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An ode to chintakaya pachadi


Kiran Valipa Venkat FlickrChintakaya pachadi is made using tender tamarind and green or red chillies Photograph by Kiran Valipa Venkat/Flickr

I grew up in Madras of the 1980s, and I remember that almost everyone in my family was as fond of ghost stories and horror films as they were of pickles and pachadis. Pachadis are, unlike pickles, fresh chutneys that can be eaten immediately. I would go to sleep listening to my father read out stories of the  valiant prince Vikram and the crafty ghost Betal from hard-bound Telugu editions of Chandamama.

My grandmother or avva was always full of stories about the dark arts, like this one about some grand uncle or the other who began demanding meat – chicken usually – after he was possessed by the spirit of a woman. None of us, of course, was brave enough to suggest that the said uncle may have simply tired of eating  Brahmin fare his entire life.

My aunt had the unenviable task of feeding a bunch of hyperactive kids, including me, at lunch time. Everyone had a knack for making a certain kind of pickle and pachadi, and my aunt, I think, used to make the best chintakaya or tamarind pachadi this side of the Vindhyas. The pachadi was mixed with steaming hot rice and ghee, which took the edge off the fiery green chillies, and every chintakaya pachadi meal was always accompanied by the same story: of the ghost under the tamarind tree. My aunt stretched out the story until we finished the meal, which somehow seemed tastier with every twist and turn of the story. The story was about a farmer and his wife who lived in Nellore. They both loved spicy chintakaya pachadi.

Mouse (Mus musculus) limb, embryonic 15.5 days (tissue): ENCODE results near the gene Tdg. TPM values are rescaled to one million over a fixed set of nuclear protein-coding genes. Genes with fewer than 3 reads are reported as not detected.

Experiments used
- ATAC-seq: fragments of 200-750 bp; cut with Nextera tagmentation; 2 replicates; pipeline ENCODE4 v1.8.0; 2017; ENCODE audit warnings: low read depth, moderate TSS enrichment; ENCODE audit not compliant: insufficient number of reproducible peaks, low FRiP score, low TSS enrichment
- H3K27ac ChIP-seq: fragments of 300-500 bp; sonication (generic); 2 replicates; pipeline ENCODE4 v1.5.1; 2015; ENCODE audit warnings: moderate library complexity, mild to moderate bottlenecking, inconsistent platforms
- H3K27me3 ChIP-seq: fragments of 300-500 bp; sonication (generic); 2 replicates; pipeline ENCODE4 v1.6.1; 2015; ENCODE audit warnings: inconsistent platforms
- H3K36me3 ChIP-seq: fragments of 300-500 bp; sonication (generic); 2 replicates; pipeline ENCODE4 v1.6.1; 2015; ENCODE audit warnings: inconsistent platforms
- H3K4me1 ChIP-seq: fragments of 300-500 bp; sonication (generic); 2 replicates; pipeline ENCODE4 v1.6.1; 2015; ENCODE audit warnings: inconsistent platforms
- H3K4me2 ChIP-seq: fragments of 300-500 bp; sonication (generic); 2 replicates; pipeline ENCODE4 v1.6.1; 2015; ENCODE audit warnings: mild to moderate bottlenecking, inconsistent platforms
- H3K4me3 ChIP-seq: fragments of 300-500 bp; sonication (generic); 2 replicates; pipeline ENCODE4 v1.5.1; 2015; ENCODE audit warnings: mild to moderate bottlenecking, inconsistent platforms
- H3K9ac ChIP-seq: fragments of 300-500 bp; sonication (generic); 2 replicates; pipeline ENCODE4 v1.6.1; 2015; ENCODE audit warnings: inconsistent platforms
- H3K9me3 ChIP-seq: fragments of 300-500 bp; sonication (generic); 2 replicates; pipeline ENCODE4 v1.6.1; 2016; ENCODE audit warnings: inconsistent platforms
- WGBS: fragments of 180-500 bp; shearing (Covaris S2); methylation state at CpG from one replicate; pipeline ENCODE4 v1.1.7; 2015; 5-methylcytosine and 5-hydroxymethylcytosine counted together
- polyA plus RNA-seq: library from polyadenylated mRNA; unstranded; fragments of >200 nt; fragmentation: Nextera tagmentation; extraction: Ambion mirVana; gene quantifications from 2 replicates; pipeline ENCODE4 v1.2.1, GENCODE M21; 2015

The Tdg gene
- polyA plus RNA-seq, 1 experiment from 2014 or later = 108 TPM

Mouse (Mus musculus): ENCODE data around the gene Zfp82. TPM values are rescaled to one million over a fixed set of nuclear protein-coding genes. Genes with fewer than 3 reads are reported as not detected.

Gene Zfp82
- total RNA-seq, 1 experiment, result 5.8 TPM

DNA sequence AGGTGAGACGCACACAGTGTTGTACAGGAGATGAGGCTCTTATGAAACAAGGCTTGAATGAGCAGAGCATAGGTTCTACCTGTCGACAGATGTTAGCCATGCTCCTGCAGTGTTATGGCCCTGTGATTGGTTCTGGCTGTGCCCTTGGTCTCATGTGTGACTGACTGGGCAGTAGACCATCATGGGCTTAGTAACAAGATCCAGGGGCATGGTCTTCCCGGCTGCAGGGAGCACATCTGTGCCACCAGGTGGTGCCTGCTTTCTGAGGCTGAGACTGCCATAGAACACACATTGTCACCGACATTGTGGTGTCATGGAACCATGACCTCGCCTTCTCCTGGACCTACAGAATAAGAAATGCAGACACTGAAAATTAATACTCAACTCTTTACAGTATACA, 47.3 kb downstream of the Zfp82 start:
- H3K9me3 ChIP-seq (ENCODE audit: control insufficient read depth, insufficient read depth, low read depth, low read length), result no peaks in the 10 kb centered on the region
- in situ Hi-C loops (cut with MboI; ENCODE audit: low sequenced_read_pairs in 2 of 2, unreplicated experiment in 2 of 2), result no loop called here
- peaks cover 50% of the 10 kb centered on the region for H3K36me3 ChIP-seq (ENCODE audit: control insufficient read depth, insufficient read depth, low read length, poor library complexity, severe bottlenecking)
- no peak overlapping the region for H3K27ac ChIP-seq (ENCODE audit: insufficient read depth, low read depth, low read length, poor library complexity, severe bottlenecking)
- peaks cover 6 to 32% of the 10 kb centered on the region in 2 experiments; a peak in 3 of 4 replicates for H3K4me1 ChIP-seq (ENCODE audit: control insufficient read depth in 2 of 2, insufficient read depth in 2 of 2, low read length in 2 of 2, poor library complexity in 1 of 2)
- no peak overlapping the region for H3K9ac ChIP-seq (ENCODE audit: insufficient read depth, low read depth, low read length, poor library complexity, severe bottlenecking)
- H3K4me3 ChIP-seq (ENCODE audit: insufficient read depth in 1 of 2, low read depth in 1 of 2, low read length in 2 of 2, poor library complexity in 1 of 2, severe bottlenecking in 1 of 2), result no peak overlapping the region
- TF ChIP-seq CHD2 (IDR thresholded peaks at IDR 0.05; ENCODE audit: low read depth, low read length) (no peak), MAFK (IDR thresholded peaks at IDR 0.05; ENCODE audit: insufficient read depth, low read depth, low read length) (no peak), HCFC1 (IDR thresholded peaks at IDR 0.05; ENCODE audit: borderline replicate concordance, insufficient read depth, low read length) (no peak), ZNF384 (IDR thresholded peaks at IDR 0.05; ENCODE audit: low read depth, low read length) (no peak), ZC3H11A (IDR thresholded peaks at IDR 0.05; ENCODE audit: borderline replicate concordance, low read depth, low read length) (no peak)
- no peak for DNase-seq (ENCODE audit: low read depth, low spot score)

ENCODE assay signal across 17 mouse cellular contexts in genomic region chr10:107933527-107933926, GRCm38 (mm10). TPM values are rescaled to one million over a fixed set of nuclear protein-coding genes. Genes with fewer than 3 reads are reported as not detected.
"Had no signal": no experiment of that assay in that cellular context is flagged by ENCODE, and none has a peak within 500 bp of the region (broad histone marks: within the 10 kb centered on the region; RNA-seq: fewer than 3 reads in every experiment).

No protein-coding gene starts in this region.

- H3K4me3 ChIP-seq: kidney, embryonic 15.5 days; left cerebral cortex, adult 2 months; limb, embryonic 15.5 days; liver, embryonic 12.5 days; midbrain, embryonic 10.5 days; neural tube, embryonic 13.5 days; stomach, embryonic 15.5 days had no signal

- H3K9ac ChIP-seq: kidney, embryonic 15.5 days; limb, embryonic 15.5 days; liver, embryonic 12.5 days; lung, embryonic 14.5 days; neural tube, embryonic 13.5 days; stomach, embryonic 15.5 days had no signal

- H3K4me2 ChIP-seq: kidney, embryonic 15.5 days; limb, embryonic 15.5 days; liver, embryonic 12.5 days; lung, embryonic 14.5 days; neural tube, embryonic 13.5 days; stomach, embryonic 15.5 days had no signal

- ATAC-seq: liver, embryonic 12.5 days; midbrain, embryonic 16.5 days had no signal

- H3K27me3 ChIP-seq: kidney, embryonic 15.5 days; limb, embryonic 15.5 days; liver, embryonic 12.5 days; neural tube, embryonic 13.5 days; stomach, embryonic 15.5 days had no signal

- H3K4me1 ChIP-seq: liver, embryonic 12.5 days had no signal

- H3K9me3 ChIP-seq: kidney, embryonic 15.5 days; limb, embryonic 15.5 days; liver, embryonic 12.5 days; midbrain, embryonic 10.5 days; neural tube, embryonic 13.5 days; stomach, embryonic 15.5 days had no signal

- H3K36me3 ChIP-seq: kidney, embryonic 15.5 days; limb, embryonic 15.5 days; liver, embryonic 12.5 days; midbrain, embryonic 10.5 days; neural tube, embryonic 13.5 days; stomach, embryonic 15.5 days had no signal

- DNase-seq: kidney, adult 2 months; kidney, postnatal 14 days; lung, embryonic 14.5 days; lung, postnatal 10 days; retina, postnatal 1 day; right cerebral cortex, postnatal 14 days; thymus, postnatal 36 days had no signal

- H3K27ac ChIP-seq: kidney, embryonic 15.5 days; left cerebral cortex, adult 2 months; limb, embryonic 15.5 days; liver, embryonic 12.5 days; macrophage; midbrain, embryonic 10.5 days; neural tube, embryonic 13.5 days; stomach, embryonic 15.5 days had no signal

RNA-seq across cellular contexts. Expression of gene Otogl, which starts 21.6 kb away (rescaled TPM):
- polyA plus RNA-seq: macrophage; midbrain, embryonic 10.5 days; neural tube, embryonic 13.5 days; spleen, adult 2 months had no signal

pickle jars

It was the story of the ghost who was buried in a jar under the tamarind tree. The farmer’s wife ends up getting possessed by the ghost and a series of bizarre happenings make it known to the farmer that his wife is being controlled by an evil spirit. One of the things I remember from the story is how the wife’s arms grew longer and longer until she could open a door latch or get herself a jug of water. What else transpired in the home of the chintakaya pachadi loving story is a tale meant for another time.

While I don’t think ghosts exist, the story always comes to mind and I would be lying if I said I wasn’t spooked out just a little bit.

chintakaya pachadiPhotograph via Shri Swaragruha Bazaar/Facebook

Chintakaya Pachadi


Raw Tamarind fruits – 10
Turmeric – 1 tsp
Salt to taste

For tempering

Fenugreek seeds – 1 spoon
Mustard seeds – 1 spoon
Asafoetida – a pinch
Green chillies – to taste
Dried Red chilli – 1

Wash the raw tamarind well.
Coarsely grind the raw tamarind with the skin.
Add salt and turmeric powder and store in a cool place for about three days.
Deseed the softened tamarind.
Coarsely grind the tamarind into a chutney.
Add all the ingredients for tempering.
Grind into a fine paste and serve with rice.